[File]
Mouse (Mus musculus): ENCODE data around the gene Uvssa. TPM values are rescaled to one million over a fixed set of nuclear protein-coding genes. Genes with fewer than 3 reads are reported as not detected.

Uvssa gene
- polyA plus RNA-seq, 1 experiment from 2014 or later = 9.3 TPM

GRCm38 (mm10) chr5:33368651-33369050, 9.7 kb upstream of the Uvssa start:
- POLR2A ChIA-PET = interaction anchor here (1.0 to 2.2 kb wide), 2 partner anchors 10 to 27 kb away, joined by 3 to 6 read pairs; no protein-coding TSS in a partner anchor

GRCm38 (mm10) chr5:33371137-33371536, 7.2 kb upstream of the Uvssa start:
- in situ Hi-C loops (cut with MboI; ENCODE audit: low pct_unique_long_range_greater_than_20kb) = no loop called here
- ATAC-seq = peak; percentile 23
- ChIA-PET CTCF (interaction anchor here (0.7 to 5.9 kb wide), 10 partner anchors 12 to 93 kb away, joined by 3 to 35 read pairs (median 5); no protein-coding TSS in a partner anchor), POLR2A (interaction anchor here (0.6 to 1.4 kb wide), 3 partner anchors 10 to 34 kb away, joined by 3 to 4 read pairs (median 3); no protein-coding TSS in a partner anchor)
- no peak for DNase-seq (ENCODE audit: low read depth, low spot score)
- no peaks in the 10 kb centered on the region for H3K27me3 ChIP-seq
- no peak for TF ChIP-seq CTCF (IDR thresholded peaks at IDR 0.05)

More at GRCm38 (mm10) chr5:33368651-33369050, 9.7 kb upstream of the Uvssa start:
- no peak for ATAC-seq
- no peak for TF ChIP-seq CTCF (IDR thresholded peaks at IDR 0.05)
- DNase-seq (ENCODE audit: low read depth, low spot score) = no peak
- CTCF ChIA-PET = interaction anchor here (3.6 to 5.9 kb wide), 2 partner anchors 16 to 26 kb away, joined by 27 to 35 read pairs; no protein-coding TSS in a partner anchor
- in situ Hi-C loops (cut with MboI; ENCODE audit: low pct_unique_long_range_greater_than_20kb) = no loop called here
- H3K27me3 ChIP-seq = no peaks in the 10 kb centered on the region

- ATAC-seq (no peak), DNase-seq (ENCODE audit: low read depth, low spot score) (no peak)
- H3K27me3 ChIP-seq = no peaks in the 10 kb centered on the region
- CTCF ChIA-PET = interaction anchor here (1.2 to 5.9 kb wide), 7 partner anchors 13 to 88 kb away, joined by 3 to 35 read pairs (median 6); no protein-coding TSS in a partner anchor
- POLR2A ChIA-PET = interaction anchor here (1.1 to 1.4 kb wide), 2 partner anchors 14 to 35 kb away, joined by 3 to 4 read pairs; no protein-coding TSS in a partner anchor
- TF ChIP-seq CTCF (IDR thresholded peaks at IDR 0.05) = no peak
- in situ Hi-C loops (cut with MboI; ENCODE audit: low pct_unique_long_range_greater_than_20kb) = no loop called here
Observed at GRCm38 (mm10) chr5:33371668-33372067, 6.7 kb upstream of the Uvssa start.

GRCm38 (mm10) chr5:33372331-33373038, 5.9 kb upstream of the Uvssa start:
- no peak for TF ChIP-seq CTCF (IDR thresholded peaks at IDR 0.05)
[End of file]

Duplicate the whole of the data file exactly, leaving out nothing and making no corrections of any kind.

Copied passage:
Mouse (Mus musculus): ENCODE data around the gene Uvssa. TPM values are rescaled to one million over a fixed set of nuclear protein-coding genes. Genes with fewer than 3 reads are reported as not detected.

Uvssa gene
- polyA plus RNA-seq, 1 experiment from 2014 or later = 9.3 TPM

GRCm38 (mm10) chr5:33368651-33369050, 9.7 kb upstream of the Uvssa start:
- POLR2A ChIA-PET = interaction anchor here (1.0 to 2.2 kb wide), 2 partner anchors 10 to 27 kb away, joined by 3 to 6 read pairs; no protein-coding TSS in a partner anchor

GRCm38 (mm10) chr5:33371137-33371536, 7.2 kb upstream of the Uvssa start:
- in situ Hi-C loops (cut with MboI; ENCODE audit: low pct_unique_long_range_greater_than_20kb) = no loop called here
- ATAC-seq = peak; percentile 23
- ChIA-PET CTCF (interaction anchor here (0.7 to 5.9 kb wide), 10 partner anchors 12 to 93 kb away, joined by 3 to 35 read pairs (median 5); no protein-coding TSS in a partner anchor), POLR2A (interaction anchor here (0.6 to 1.4 kb wide), 3 partner anchors 10 to 34 kb away, joined by 3 to 4 read pairs (median 3); no protein-coding TSS in a partner anchor)
- no peak for DNase-seq (ENCODE audit: low read depth, low spot score)
- no peaks in the 10 kb centered on the region for H3K27me3 ChIP-seq
- no peak for TF ChIP-seq CTCF (IDR thresholded peaks at IDR 0.05)

More at GRCm38 (mm10) chr5:33368651-33369050, 9.7 kb upstream of the Uvssa start:
- no peak for ATAC-seq
- no peak for TF ChIP-seq CTCF (IDR thresholded peaks at IDR 0.05)
- DNase-seq (ENCODE audit: low read depth, low spot score) = no peak
- CTCF ChIA-PET = interaction anchor here (3.6 to 5.9 kb wide), 2 partner anchors 16 to 26 kb away, joined by 27 to 35 read pairs; no protein-coding TSS in a partner anchor
- in situ Hi-C loops (cut with MboI; ENCODE audit: low pct_unique_long_range_greater_than_20kb) = no loop called here
- H3K27me3 ChIP-seq = no peaks in the 10 kb centered on the region

- ATAC-seq (no peak), DNase-seq (ENCODE audit: low read depth, low spot score) (no peak)
- H3K27me3 ChIP-seq = no peaks in the 10 kb centered on the region
- CTCF ChIA-PET = interaction anchor here (1.2 to 5.9 kb wide), 7 partner anchors 13 to 88 kb away, joined by 3 to 35 read pairs (median 6); no protein-coding TSS in a partner anchor
- POLR2A ChIA-PET = interaction anchor here (1.1 to 1.4 kb wide), 2 partner anchors 14 to 35 kb away, joined by 3 to 4 read pairs; no protein-coding TSS in a partner anchor
- TF ChIP-seq CTCF (IDR thresholded peaks at IDR 0.05) = no peak
- in situ Hi-C loops (cut with MboI; ENCODE audit: low pct_unique_long_range_greater_than_20kb) = no loop called here
Observed at GRCm38 (mm10) chr5:33371668-33372067, 6.7 kb upstream of the Uvssa start.

GRCm38 (mm10) chr5:33372331-33373038, 5.9 kb upstream of the Uvssa start:
- no peak for TF ChIP-seq CTCF (IDR thresholded peaks at IDR 0.05)